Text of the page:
For this section I will mostly be comparing the VModa M-80 to the Sennheiser HD25-1 II because these headphones are aimed at a very similar audience: Both are small, have great build quality, good isolation, versatile signatures and class leading sound quality. The HD25 (I’ll use this truncated name now for sanity reasons) was a favourite of mine at work and on the move for the past 5 years. Then along came the M-80 and completely won me over. To improve on an iconic headphone such as the HD25 is really something quite special as this is a lot of people’s favourite.
The M-80 feels faster and more detailed, the bass kicks harder and is more textured. The upper midrange sounds nice and forward like the HD25 but despite this the M-80 feel less sibilant (a common complaint of the Sennheiser). The ‘v-shaped’ response feels less apparent with the M-80 but that still makes the mids a little recessed. Personally I like this approach but it makes the M-80 feel more neutral / less bright by comparison and that could disagree with some people’s preferences. Generally speaking I think the M-80 improves on pretty much everything over the HD25 but apart from the subjective mid presentation there are a couple of small areas where the HD25 has the edge. The first is comfort, the HD25 feel a bit nicer on the ear for slightly longer periods being a little larger headphone but it’s still an on-ear so the difference is not huge. The second aspect is isolation, the HD25 wins here too because of the M-80’s porting but this is a double edge sword because it also provides a nicer soundstage. That’s not to say the isolation of the M-80 is poor, far from it, they’re just not as good the HD25.
The build quality of the M-80s could easily be described as ‘tank-like’ and maybe the military grade durability is influencing me there but it’s a fair statement. There is a lot of metal used in the construction, both in the cups and the headband. This shows when you pick them up as they feel considerably more dense / heavier than say the Sennheiser HD25 but that’s certainly not a criticism. They don’t feel too heavy and are generally pretty comfortable (albeit not for long periods – see above). VModa do make a larger over-ear headphone in the form of the more bass-heavy LP2 and are rumoured to be planning a combination of the LP2’s size with the M-80’s sound signature (M-100?). I for one really hope this is true.
Apart from being strong and aesthetically pleasing the large screws you see on all VModa headphones are also for customisation of the metal shield plates on the cups. New plates can be ordered in several colours but you can also have a set design (or any monotone image you send them) laser engraved to the surface. Given the already great looks and build to this design this is a wonderful way to increase the desirability factor even further for people who want to show them off. For the first time people can be just as proud of the sound quality as the style.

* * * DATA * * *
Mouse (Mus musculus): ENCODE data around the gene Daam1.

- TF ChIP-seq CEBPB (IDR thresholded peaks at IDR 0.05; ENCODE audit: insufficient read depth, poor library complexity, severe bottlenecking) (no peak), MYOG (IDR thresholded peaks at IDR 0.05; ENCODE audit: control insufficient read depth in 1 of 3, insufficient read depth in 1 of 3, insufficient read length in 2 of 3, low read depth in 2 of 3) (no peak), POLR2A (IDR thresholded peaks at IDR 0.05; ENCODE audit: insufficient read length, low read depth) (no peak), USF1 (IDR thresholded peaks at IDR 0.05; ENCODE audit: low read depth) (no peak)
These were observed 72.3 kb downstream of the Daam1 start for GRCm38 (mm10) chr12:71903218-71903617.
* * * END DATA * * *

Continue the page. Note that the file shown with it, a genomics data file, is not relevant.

Although the build quality could easily withstand being thrown in to a bag every day there is also a nice, tough, moulded case provided. Removable cables are a nice touch too (especially the standard 3.5mm plug on both ends). Two are included and both are kevlar reinforced with a button/s and a mic for use with a phone. I had some compatibility issues with these cables due to them seemingly being aimed at Apple users. It seems to be related to the buttons, mic and connections at the device end (I know of at least 3 other people that reported the same issue). Apparently they will work with some other devices but they didn’t work properly (audio distortion) with my phone, computer or my DACs. This meant I had to buy another cable but at least it was cheap, easy and possible. In case anyone would like to know which one I used in the pictures: It’s a ‘QED Profile’ cable (99.999% pure copper). It was fairly cheap, worked well and it matched the VModa styling quite nicely.
If you are looking for a neat, sturdy, good looking, fairly neutral, well isolated headphone with absolutely stunning sound quality then I highly recommend them. Their performance and versatility is extremely impressive and a good DAC/amp pushes that quality even higher.
The relatively neutral response yet great bass & mid tones, the good isolation yet surprising sound-stage, the durability yet customisation… This is an amazing example of balanced features that not only works but puts it on top of my recommendation list for this category.
They might be difficult to try before you buy but if you are aware of their minor shortcomings I don’t think you can be disappointed. The fact that they do all this and with such aesthetic styling just seems too good to be true. The competition should be very concerned indeed – this newcomer is making the headphone business look easy.